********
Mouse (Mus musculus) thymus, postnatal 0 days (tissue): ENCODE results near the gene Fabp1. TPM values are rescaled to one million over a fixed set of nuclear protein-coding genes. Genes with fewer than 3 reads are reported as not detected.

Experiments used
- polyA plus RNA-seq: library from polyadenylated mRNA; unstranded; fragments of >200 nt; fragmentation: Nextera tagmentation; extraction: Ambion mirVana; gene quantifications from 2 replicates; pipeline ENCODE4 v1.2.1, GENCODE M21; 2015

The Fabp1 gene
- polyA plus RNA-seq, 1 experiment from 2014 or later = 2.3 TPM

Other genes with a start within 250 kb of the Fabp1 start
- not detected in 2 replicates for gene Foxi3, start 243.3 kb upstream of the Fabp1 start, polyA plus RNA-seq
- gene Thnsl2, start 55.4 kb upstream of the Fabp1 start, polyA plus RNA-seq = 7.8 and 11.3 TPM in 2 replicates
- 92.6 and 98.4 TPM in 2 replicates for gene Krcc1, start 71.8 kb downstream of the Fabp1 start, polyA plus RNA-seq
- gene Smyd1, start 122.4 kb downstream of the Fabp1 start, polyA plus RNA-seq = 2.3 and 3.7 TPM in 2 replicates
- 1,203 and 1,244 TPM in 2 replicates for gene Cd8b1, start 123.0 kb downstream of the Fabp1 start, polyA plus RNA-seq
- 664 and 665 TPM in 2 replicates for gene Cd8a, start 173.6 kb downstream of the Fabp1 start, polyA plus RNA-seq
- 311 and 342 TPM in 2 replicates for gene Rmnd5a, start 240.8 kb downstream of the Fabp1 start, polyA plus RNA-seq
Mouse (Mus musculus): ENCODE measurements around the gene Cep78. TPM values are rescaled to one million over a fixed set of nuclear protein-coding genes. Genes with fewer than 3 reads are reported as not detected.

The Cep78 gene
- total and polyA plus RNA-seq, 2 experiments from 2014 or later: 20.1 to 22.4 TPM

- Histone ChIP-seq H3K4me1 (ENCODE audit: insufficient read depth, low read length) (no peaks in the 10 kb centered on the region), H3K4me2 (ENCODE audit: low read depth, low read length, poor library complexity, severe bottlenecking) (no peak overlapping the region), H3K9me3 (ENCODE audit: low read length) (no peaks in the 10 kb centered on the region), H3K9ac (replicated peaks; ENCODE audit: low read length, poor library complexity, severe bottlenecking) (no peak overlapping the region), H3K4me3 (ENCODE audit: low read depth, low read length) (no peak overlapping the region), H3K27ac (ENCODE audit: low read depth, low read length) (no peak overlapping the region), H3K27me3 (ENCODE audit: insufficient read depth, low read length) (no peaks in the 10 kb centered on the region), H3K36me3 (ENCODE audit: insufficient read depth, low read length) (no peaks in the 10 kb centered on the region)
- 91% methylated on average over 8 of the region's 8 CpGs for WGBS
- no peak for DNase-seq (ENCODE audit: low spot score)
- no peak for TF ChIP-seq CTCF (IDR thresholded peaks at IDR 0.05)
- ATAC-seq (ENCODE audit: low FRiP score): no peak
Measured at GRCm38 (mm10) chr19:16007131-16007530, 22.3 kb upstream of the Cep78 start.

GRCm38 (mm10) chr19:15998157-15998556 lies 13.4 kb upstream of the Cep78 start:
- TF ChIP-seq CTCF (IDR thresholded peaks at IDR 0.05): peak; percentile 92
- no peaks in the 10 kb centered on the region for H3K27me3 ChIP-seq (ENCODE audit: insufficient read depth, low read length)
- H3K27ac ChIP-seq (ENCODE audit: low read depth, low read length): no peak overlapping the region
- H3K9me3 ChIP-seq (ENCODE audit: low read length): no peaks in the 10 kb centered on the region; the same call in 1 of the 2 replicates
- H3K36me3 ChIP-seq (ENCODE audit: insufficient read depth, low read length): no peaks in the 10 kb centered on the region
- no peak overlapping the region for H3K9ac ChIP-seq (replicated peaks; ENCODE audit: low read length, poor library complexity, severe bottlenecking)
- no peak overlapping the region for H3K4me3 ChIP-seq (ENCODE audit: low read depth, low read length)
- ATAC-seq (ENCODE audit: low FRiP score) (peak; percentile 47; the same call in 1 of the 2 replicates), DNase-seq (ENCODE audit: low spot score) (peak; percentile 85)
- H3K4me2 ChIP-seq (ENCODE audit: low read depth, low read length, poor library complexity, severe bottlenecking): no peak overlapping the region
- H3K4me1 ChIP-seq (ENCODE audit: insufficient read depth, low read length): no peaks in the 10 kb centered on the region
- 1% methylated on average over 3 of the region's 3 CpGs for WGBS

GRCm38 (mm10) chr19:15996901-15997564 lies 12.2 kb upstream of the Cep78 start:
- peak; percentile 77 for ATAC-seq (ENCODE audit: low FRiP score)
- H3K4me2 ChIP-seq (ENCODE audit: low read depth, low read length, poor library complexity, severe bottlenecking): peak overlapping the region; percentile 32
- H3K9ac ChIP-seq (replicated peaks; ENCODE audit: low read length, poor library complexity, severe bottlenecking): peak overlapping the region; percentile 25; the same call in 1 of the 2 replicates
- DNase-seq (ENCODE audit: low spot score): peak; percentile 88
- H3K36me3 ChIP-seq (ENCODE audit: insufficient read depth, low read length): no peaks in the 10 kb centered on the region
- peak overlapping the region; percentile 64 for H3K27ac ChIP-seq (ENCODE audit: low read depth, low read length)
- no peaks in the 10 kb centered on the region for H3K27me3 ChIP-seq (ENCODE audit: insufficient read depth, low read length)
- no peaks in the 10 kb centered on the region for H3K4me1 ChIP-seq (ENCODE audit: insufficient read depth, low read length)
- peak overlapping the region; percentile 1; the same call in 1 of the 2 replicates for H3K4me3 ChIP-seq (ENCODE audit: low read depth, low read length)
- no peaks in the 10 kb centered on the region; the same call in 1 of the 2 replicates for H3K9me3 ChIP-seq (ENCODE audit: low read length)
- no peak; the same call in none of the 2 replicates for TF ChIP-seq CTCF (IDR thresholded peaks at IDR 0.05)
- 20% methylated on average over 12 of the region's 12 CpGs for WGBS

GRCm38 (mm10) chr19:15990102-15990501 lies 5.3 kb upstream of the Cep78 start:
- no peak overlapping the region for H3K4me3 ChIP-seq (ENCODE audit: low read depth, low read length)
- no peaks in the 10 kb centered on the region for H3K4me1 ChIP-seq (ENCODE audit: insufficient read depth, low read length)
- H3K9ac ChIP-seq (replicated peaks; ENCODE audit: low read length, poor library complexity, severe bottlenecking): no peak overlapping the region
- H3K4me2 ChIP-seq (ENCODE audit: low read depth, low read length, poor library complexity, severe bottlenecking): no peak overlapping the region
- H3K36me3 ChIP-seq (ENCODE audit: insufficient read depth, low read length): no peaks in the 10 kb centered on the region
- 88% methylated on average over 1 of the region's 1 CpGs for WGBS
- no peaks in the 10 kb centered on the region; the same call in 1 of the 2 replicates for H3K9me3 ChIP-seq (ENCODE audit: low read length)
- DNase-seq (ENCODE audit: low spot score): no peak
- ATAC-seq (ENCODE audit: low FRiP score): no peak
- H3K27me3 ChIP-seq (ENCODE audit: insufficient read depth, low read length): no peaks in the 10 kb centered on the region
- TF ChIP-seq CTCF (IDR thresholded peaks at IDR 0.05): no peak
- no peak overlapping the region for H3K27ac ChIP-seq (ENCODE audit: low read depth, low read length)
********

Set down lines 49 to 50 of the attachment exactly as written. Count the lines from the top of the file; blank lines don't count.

- no peak overlapping the region for H3K4me3 ChIP-seq (ENCODE audit: low read depth, low read length)
- no peaks in the 10 kb centered on the region for H3K4me1 ChIP-seq (ENCODE audit: insufficient read depth, low read length)